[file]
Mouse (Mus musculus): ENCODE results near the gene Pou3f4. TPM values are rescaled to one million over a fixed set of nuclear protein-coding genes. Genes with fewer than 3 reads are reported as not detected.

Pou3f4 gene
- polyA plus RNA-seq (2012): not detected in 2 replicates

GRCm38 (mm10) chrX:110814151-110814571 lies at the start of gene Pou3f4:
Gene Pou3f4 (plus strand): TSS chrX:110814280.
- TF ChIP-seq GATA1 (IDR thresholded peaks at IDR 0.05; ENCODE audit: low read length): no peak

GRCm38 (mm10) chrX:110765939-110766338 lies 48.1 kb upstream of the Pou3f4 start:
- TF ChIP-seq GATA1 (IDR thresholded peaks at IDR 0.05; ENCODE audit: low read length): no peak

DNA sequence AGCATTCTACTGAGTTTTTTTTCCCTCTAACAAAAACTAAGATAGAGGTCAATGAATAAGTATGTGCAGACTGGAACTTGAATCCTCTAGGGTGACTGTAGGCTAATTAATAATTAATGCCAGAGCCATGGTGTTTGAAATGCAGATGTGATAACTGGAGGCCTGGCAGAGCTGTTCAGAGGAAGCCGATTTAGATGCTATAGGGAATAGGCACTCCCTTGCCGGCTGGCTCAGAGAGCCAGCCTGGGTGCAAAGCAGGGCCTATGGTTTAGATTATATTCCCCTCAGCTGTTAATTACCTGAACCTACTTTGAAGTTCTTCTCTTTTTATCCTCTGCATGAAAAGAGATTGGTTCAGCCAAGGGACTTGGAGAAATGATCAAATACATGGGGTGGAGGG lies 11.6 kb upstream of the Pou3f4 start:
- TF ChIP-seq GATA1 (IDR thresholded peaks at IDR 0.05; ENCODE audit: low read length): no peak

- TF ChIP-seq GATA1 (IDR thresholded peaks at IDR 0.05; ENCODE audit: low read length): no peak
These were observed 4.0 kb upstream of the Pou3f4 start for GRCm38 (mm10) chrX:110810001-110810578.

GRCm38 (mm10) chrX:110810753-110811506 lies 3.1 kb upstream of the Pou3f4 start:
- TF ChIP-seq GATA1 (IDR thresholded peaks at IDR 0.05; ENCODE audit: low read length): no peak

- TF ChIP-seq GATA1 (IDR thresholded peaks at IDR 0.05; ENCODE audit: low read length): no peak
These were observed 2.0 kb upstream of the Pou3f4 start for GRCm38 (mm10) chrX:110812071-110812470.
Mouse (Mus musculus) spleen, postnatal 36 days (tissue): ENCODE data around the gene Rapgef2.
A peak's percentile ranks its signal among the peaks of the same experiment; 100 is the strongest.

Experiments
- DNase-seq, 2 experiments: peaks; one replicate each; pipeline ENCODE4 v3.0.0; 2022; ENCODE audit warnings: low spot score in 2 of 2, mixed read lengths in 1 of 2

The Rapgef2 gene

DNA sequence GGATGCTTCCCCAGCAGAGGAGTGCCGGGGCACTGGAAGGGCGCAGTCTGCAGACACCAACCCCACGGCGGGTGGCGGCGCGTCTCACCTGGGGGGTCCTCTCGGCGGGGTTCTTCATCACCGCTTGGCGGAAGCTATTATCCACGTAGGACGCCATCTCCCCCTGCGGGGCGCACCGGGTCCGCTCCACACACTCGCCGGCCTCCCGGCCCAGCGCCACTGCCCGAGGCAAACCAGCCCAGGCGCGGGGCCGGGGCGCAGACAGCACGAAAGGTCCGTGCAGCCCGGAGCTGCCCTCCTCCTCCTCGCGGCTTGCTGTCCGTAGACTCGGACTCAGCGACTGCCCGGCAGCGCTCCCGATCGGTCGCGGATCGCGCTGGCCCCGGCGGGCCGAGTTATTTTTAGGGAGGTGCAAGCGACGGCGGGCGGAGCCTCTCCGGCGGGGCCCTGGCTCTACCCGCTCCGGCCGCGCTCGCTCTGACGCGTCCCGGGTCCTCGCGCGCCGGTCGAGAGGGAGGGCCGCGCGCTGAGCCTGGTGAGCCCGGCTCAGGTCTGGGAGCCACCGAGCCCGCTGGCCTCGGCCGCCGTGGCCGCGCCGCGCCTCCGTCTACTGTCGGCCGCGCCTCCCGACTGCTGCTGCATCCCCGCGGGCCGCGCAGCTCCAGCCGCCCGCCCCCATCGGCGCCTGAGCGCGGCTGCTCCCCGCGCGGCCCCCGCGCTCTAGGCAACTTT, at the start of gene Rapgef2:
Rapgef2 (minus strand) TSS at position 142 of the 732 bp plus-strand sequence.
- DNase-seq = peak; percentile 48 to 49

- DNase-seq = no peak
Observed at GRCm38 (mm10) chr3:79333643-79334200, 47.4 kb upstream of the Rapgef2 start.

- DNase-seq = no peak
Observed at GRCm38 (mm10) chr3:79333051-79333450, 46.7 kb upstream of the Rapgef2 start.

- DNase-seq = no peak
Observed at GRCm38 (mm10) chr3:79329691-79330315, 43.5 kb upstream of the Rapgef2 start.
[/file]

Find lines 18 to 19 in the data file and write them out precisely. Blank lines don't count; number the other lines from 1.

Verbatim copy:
A peak's percentile ranks its signal among the peaks of the same experiment; 100 is the strongest.

Experiments